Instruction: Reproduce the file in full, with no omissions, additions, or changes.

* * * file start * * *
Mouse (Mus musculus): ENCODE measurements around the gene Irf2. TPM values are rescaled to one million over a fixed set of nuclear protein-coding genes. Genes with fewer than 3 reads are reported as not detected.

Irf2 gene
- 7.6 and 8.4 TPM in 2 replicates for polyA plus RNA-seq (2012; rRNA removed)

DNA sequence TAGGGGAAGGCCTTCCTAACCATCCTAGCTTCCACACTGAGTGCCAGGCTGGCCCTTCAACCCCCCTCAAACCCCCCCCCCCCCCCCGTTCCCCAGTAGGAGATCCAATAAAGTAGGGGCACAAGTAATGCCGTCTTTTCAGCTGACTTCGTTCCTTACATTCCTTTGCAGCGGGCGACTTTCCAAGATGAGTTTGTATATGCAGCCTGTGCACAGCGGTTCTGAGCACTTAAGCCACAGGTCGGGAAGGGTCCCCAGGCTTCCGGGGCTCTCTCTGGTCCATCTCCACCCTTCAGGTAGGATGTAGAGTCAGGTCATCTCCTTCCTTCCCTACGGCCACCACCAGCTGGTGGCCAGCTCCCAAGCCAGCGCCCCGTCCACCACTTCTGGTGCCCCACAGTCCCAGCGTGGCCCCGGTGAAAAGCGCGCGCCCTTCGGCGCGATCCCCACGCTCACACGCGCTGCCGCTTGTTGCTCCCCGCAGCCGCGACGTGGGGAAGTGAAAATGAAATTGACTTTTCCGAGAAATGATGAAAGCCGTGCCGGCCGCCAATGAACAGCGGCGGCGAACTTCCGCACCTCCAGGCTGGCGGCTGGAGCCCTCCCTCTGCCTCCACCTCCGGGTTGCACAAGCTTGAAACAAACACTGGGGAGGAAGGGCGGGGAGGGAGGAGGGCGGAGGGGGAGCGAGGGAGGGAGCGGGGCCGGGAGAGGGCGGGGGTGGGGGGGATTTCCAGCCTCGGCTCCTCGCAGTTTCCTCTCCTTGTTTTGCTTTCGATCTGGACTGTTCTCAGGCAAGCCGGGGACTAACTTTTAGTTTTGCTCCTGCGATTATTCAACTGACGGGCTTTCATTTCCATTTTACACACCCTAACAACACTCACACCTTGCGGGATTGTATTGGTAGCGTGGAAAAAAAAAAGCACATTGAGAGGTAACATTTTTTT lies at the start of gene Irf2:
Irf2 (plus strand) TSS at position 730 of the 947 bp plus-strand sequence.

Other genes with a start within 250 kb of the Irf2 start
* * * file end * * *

Mouse (Mus musculus): ENCODE measurements around the gene Irf2. TPM values are rescaled to one million over a fixed set of nuclear protein-coding genes. Genes with fewer than 3 reads are reported as not detected.

Irf2 gene
- 7.6 and 8.4 TPM in 2 replicates for polyA plus RNA-seq (2012; rRNA removed)

DNA sequence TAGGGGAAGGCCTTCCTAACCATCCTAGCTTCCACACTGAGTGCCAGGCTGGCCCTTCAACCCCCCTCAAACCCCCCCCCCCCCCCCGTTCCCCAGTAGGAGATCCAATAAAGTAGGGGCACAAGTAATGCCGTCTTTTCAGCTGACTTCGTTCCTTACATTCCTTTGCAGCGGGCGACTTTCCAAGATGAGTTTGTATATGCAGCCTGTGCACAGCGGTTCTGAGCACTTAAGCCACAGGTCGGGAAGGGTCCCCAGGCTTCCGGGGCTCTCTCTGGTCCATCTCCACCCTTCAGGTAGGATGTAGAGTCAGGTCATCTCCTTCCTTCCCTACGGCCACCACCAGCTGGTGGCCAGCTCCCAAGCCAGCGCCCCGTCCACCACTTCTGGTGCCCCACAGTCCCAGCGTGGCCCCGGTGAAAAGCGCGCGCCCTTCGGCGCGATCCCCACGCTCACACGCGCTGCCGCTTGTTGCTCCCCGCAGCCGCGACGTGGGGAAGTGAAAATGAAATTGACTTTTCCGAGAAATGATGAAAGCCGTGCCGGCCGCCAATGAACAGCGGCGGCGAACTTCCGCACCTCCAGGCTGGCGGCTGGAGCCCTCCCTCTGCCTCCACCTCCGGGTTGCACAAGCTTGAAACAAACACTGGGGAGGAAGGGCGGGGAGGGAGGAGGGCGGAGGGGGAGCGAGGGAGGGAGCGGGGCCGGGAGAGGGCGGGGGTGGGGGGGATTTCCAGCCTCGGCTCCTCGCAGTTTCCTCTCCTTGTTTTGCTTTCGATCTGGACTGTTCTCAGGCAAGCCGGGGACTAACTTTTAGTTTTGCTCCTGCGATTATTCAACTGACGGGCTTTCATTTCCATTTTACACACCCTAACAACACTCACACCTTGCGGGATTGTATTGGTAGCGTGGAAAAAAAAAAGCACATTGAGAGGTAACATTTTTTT lies at the start of gene Irf2:
Irf2 (plus strand) TSS at position 730 of the 947 bp plus-strand sequence.

Other genes with a start within 250 kb of the Irf2 start